The program aims to provide students technical tools and necessary know-how to understand the contexts, to turn their ideas into business, reinforcing their skills and integrating them with a wider perspective of knowledge, skills and attitude. The “Startup School” will introduce in Italy the “Lean LaunchPad” methodology that combines 3 elements:- School concept, flipped;- Experimental learning;- Team-based learning. In accordance with Lean LaunchPad methodology, students meet potential clients in order to interview them and validate (or invalidate) their hypotheses following the Business Model Canvas.Students listen the class recordings and during lectures present the key points they have selected from the interviews and their researches. These arguments are the basis of the following discussion a session where to criticize and brainstorm with professors and students.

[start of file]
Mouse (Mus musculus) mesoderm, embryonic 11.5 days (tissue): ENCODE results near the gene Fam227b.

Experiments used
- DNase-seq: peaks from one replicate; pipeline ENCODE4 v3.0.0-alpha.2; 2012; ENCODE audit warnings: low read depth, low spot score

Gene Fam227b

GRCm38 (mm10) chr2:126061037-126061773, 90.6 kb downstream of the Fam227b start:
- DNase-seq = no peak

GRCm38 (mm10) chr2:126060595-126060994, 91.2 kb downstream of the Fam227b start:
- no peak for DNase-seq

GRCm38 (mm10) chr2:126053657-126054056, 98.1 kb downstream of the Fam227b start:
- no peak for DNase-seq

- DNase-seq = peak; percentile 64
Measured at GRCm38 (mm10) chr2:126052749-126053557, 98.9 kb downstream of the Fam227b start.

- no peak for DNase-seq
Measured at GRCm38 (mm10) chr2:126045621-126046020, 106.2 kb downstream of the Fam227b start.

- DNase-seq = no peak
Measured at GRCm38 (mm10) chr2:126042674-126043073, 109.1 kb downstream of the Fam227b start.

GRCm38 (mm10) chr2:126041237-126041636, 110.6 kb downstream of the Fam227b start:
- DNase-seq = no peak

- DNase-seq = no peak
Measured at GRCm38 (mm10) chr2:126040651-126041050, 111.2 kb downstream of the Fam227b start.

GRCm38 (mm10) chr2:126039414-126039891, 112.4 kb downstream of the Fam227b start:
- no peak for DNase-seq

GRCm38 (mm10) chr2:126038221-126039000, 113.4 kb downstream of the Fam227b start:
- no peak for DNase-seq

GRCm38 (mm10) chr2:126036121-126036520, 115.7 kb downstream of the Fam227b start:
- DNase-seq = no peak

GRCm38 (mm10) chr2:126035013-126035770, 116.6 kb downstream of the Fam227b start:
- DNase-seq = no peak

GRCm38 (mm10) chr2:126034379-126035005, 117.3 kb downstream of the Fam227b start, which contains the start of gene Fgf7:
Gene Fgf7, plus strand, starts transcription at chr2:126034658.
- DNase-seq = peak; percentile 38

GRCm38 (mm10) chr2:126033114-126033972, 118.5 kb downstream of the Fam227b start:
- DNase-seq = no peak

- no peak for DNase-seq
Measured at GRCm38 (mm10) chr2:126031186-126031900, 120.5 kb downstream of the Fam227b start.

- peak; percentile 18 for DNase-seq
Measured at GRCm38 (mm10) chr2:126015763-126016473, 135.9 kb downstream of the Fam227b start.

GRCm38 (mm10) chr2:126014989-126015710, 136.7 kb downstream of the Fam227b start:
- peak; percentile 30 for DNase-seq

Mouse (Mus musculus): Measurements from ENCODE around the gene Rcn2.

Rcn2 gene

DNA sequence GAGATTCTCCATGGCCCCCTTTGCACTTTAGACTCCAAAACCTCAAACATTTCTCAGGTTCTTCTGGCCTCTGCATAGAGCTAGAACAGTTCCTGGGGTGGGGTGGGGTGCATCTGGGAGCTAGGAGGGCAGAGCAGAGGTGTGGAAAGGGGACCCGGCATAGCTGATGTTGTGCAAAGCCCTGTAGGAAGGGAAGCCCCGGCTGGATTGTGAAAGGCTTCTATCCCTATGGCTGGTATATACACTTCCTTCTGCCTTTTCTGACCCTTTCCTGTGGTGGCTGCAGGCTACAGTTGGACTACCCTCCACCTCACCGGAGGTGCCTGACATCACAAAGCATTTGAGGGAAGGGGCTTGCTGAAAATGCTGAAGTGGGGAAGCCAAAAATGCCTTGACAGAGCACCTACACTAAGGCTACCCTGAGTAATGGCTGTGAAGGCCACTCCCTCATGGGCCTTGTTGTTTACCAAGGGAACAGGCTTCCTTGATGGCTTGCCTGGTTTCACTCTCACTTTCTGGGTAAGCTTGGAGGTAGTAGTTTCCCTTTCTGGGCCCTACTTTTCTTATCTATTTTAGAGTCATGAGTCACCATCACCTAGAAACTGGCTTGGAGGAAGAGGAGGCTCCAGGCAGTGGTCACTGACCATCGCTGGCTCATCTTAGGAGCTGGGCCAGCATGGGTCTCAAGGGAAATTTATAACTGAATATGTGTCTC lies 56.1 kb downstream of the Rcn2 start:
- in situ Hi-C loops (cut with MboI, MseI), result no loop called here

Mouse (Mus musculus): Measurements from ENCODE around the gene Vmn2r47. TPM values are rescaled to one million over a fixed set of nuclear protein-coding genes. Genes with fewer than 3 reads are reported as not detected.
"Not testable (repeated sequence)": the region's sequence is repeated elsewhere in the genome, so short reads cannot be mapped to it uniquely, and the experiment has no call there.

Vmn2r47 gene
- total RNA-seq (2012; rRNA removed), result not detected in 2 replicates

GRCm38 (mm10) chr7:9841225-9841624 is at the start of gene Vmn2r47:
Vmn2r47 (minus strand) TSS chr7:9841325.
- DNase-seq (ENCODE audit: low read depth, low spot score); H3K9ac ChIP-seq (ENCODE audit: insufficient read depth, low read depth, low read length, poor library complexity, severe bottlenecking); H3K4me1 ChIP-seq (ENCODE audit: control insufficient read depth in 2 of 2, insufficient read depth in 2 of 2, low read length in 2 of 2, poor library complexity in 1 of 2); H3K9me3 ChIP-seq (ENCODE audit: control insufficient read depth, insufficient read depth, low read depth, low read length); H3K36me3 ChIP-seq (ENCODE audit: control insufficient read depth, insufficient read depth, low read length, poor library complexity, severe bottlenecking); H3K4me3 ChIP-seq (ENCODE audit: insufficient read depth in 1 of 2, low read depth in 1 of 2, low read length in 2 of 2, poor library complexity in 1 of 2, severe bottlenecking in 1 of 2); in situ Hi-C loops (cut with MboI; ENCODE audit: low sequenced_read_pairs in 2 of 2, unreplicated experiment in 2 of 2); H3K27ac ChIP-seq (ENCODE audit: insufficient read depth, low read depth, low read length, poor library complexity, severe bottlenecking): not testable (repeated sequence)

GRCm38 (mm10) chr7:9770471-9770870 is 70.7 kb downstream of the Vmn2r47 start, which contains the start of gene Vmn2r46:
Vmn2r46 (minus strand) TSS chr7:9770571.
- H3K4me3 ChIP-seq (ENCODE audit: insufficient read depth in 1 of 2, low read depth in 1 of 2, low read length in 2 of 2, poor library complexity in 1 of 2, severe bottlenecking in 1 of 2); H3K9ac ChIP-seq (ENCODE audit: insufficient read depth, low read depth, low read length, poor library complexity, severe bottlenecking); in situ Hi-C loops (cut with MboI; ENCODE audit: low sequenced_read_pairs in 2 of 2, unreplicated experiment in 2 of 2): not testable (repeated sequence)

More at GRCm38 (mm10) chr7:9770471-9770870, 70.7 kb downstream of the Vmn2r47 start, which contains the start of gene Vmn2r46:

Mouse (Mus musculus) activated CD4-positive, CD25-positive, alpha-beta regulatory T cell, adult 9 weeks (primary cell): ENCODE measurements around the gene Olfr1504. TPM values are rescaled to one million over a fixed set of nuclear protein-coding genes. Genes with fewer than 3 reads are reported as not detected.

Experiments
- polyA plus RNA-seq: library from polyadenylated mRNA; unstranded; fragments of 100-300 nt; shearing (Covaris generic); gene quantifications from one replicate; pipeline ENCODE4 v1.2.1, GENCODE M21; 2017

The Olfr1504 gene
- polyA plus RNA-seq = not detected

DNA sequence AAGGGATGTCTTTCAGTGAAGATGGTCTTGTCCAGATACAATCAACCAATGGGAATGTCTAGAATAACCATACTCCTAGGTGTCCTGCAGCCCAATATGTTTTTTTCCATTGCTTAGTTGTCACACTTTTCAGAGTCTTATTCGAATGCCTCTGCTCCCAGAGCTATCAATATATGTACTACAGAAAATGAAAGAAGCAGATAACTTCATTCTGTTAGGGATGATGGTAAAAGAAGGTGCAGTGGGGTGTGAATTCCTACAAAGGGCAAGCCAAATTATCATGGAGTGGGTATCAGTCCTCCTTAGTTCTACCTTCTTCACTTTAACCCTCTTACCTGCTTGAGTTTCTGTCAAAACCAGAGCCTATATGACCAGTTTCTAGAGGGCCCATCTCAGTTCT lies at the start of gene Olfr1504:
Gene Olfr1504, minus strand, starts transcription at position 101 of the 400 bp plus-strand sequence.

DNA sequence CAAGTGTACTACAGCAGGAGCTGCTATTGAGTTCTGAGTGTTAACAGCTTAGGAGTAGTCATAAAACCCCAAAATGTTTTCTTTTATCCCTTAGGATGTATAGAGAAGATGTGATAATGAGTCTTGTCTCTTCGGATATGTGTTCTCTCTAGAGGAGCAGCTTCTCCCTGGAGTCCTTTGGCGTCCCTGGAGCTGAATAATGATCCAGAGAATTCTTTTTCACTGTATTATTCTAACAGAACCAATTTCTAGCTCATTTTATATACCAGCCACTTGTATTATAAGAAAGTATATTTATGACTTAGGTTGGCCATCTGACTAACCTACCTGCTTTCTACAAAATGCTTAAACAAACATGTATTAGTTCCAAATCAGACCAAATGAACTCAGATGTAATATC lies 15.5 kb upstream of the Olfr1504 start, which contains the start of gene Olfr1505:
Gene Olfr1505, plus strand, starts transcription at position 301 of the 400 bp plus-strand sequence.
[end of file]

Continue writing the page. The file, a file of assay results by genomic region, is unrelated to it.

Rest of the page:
Each class starts working in several team of 4 students, with the aim of developing a business idea on innovative services supported by professors and mentors (part of the support is related to the Business Model Canvas).

In conclusion, the teaching model proposed by Link Campus University aims to overcome the traditional division between technical tools, human know-how and communication skills.

The future labour market requires the ability to look out of the box and the contamination of different knowledge may be the key factor for students and startupper’s success.